I didn't understand this part. Caching is basically "not fetching content that you already have", and I don't see how it is relevant here. I assume that when using adblocks the browser will not even issue a request to fetch the data (be it HTML, JavaScript, flash videos, images, etc.) that is ad-related, so it is not the same as caching. And even if it did choose to fetch the data but then skip rendering, it boils down to the same thing: browser engine has different (presumably smaller) input in case when you use adblock.

By telnetting I will get a response, but this is only a first step. HTML will have references to huge amount of other content that also needs to be fetched (unless everything is embedded in the HTML - possible, but unlikely for any bigger website). Open developer tools in any browser and go to network tab and see for yourself how the amount of fetched data (and number of requests / number of fetched files) differs when you use adblock and not. This is the difference in the input for the browser. Opera mentions mlive.com - with uBlock, FF fetches 2.5MB of data (caching disabled), without uBlock I get 5MB (caching disabled). We can even take the example to the extreme - let's go to the website that has only ads. Of course Opera will be better there - it will have to render nothing, everything will be blocked by adblock.

You can also cache intermediate results from calculations, the idea is don't fetch things you don't need. And as you know the result from fetching an add is going to be blank you don't need to fetch it. Much like a screen reader not downloading a JPEG.

As to downloading you can try it you self your talking fractions of a watt savings from not downloading a few Meg's.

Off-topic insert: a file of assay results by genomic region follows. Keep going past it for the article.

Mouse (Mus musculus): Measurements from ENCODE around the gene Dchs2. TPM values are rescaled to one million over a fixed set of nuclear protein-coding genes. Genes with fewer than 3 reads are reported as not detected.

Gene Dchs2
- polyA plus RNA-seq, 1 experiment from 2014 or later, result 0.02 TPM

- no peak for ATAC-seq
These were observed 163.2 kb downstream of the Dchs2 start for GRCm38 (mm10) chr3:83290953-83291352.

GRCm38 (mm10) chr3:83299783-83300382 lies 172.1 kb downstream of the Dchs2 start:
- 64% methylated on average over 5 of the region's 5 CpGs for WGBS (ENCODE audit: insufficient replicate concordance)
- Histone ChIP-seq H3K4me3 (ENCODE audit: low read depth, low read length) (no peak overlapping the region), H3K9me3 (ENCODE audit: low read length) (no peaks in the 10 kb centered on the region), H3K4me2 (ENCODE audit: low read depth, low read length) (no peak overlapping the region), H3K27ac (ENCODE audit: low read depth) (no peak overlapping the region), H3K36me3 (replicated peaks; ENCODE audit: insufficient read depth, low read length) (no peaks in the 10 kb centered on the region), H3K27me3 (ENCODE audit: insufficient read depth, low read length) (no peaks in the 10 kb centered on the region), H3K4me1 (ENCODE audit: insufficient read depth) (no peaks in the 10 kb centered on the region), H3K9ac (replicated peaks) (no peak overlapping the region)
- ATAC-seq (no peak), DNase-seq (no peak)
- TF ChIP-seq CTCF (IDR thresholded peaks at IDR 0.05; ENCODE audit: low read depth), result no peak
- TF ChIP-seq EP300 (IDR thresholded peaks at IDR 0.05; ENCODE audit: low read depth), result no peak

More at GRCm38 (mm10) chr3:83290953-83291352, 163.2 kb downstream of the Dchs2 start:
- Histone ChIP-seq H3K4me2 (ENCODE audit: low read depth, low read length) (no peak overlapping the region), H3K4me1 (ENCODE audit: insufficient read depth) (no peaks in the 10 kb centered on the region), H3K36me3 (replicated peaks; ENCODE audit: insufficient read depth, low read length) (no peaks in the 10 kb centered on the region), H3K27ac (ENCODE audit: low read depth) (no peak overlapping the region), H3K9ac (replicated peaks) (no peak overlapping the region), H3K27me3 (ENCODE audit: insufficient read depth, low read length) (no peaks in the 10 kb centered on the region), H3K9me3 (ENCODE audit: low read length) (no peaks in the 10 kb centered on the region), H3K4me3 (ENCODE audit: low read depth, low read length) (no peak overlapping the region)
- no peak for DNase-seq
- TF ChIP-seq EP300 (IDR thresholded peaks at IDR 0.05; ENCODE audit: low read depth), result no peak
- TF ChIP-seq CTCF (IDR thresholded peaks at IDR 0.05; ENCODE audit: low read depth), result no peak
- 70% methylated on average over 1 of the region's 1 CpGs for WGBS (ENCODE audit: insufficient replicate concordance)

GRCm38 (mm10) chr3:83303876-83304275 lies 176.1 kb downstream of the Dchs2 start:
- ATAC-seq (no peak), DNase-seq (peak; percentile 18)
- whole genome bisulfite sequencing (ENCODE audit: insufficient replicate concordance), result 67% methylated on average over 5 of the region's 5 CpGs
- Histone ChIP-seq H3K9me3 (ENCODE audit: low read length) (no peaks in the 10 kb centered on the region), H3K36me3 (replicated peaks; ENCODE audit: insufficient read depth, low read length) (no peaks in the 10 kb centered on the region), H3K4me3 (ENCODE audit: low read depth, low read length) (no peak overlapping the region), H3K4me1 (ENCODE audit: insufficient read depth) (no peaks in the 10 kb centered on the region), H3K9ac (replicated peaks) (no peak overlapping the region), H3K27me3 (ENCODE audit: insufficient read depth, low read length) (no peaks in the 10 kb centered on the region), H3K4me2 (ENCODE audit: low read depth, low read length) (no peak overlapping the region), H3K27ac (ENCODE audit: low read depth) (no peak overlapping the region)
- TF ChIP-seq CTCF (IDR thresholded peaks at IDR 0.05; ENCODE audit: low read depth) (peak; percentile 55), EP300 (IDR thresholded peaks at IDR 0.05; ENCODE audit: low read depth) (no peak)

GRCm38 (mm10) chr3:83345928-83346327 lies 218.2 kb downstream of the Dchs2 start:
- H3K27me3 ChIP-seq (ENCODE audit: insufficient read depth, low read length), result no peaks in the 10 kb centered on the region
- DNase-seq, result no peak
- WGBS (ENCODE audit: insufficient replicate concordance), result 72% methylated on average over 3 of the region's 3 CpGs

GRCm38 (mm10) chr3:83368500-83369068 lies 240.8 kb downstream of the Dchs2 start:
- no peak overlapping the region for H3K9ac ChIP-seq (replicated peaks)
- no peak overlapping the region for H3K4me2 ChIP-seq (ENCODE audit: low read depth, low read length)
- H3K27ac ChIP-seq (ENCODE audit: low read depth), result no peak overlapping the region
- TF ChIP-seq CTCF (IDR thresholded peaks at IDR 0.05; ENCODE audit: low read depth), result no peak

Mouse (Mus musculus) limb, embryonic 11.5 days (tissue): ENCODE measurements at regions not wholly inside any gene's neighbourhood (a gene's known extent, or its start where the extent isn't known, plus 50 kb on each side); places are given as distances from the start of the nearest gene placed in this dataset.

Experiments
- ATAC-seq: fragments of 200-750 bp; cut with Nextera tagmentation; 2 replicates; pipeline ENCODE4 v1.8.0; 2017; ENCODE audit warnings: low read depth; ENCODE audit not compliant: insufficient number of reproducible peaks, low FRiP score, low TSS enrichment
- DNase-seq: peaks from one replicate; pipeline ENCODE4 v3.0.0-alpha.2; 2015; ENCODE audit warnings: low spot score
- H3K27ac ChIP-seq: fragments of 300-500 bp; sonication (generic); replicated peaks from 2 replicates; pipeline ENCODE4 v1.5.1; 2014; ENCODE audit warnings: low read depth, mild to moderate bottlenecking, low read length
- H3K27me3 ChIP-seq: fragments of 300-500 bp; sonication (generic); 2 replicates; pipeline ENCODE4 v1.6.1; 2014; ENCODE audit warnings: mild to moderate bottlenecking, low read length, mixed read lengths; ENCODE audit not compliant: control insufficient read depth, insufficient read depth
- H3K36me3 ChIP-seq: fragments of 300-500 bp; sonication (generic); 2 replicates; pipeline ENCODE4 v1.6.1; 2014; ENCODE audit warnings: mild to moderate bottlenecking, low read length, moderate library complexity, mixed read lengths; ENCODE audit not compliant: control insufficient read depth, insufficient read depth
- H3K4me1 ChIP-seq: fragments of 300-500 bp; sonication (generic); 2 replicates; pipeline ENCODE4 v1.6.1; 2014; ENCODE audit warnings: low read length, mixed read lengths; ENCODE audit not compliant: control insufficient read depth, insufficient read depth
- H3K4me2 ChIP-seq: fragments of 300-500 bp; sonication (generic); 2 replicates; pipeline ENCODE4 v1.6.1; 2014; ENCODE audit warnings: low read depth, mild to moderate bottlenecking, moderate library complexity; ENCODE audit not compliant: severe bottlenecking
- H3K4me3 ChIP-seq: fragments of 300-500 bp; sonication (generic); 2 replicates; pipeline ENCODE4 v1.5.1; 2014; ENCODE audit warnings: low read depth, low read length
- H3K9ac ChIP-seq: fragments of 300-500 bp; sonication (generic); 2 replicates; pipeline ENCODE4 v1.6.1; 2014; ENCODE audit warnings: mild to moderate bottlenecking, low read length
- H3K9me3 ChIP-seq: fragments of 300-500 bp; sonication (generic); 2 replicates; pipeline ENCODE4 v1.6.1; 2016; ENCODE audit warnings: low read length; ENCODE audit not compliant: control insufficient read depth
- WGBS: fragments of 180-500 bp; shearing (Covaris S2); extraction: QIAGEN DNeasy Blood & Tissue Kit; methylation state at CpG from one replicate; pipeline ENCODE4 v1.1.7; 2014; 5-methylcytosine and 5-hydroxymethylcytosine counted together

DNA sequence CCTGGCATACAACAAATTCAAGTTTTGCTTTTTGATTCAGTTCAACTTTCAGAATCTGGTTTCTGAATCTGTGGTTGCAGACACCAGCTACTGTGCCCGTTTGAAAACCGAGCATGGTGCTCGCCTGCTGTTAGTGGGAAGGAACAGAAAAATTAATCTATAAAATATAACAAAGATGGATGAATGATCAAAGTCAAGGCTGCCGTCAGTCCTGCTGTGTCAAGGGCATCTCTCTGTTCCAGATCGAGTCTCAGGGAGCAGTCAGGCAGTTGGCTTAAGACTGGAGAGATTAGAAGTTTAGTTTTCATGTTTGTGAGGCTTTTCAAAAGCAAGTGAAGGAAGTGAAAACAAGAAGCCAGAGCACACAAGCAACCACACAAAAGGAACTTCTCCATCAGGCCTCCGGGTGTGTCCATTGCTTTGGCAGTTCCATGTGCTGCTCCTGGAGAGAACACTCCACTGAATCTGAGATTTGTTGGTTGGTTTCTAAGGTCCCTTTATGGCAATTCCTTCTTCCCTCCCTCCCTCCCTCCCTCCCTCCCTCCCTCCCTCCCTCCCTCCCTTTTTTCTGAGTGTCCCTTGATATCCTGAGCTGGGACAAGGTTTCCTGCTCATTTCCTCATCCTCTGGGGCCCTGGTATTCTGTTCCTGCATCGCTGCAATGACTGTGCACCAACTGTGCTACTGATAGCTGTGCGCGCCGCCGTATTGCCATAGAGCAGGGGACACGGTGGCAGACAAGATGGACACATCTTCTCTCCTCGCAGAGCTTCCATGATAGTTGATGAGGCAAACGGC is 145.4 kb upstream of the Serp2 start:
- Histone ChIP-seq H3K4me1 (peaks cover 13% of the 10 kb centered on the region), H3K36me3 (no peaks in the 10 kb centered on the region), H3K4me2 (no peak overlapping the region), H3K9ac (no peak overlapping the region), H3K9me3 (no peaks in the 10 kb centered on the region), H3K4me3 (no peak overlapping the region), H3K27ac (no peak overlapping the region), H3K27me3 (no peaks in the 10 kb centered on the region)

In terms of other downloads from a page, most of that is things like tiny images which you can mostly skip. The Amazon homepage sends lots of junk but all you actually care about is the search bar and links to other areas.

But how is it all relevant to the discussion? Bottom line is that using adblock in one browser and not using it in other browser makes the comparisons meaningless...

People are objecting to add blocking as a perfectly normal browser feature. There is a mindset that as soon as people start wearing augmented reality glasses they are going to want context sensitive advertising in their day to day lives. IMO, most people would much rather block real world adds and overlay them with blank space or even nature scenes.

Browser advertising fits into the same argument as adds on cable television. Subscribe to Hulu and no the adds don't go away.

Let me reiterate as you did not address anything from my comment: But how is it all relevant to the discussion? Bottom line is that using adblock in one browser and not using it in other browser makes the comparisons meaningless...

Adblock is a browser feature just as much as GPU acceleration.

Suggesting you need to add third party GPU acceleration to make things fair is ridiculous. But, you seem to think Adblock is somehow different.

No, I can make things fair by doing another test. Let's test Opera with adblock and Edge without, but only use websites that do not have ads. Sounds good?

Problem with Opera's comparison is that it is not fair because they don't display the same content - they (probably) need to render less. Of course they will be better if they render less (unless they are really bad at what they do). So to make the comparison meaningful, make them display exacly the same thing - then we can talk about who is more power-efficient.

and that is true - but enabling the (default disabled) ad-blocking in Opera to test comparable metrics means that Opera, in my eyes, just lost any credibility they had.

Given that even with the ad-blocker it barely beat Edge I'm almost certain they tried it initially and found the result was true so enabled this feature so they could write this fluff piece.

Of course it is. But if you care a lot about battery life, you might wonder if you should use Edge with an ad blocker or Opera, and the provided benchmarks are not very useful for determining which of those options is superior.

Edge is free to implement an ad-blocker, too.

It's supported if you're running a Windows Insider build. Since the Opera test was using a dev channel build, I don't think it's a stretch to say they could have used the insider build of Edge with Adblock or Adblock Plus (uBlock isn't ported yet, but it shouldn't be too hard).